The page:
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Mental Ill Health Accounts for 70 Million Sick Days a Year. Is Mindfulness the Answer?

Mental Ill Health Accounts for 70 Million Sick Days a Year. Is Mindfulness the Answer?

 

Is your job having a serious impact on your mental health? Last year over 526,000 people reported suffering from work-related stress, depression or anxiety. The UK’s leading mental health charity, Mind, notes that “if you often experience feelings of stress, you might be at risk of developing a mental health problem, like depression or anxiety.”

 

We here at Gibson Hollyhomes understand it’s not always possible to tackle stress at the source so we are looking into alternative methods for combatting stress and mental ill health in the workplace. You may have heard the word mindfulness before and dismissed it as one of those new-agey practises that is all talk and no trousers. However, research from Harvard Medical School [1] has indicated that mindfulness practises can have a positive impact on brain activity and those who regularly practise mindfulness report a significant decrease in stress.

 

What is Mindfulness?

 

Mindfulness is a daily thought practice that teaches us to be present in the moment. It focuses on combatting distractions by redirecting thoughts back to the present the minute the mind begins to wander. The beauty of mindfulness is that it can be practised anywhere so you don’t have to worry about finding a quiet place to sit with your legs crossed and your eyes closed.

 

How to Practise Mindfulness

 

There are a number of different ways you can practise mindfulness throughout your day, but the easiest way is just to focus on your breathing. It’s that simple. Your mind will wander and when this happens don’t beat yourself up or fixate on distracting thoughts, especially if they happen to be negative. Be kind to yourself and come back to your breathing each time this happens.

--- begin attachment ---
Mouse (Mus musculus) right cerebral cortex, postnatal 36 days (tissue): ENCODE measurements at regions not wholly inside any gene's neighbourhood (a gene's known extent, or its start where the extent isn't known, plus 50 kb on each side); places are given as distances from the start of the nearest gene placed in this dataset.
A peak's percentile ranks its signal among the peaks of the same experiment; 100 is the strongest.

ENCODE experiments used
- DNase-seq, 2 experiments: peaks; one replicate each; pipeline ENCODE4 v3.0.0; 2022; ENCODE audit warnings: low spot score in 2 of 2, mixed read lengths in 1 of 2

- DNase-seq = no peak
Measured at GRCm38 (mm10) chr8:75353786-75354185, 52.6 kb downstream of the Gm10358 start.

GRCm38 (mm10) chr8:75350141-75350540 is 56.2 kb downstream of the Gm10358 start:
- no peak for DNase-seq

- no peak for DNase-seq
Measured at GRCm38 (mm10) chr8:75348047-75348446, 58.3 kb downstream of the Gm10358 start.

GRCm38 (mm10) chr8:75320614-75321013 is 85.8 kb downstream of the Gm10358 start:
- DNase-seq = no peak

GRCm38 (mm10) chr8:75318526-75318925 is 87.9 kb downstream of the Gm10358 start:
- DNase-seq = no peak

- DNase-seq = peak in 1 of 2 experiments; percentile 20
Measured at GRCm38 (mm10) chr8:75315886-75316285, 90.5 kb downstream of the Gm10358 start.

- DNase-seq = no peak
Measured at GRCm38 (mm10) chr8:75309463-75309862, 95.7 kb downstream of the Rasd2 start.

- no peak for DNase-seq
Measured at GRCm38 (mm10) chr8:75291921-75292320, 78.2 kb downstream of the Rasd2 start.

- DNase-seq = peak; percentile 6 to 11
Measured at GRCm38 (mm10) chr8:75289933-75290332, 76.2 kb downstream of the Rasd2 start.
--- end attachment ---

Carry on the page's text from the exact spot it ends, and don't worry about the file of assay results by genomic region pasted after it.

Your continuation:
Other mindfulness practises include active listening and practising gratitude. Active listening encourages us to focuses entirely on what someone else is saying, as opposed to what our responses will be. This helps us be more present in the moment and absorb more information. Practising gratitude helps us combat negative thoughts by redirecting our attention to the positive things in our lives. It works by setting time aside each day to make a list of the things we are thankful for, even if the items don’t always change day to day.

 

What are the Benefits of Mindfulness?

 

Studies suggest [2] that mindfulness can impact the part of the brain responsible for self-regulation, improving both focus and discipline skills. Findings indicated that those who regularly practised mindfulness meditation stayed on task longer and reported fewer negative emotions after completing a task.

 

A study in stress treatment for employees [3] took 152 middle-level managers and assigned half to an 8-week mindfulness intervention course and half – as a control group – to a cognitive behavioural therapy course. Those who took the mindfulness intervention course demonstrated a significant decrease in work-related stress and psychological distress as well as an overall increase in job satisfaction.

 

So, is mindfulness the answer to combatting work related mental ill health? It can most certainly help! For those looking for a starting point in improving their mental health in the workplace, we would absolutely recommend incorporating mindfulness practises into your daily routine. Be it at the breakfast table, on your morning commute, during your lunch hour, or even before bed.

 

Mindfulness shouldn’t be a substitute for seeking professional help if you are living with on-going mental health problems. If your symptoms persist or get worse, we recommend visiting https://www.mind.org.uk/ for information and support.

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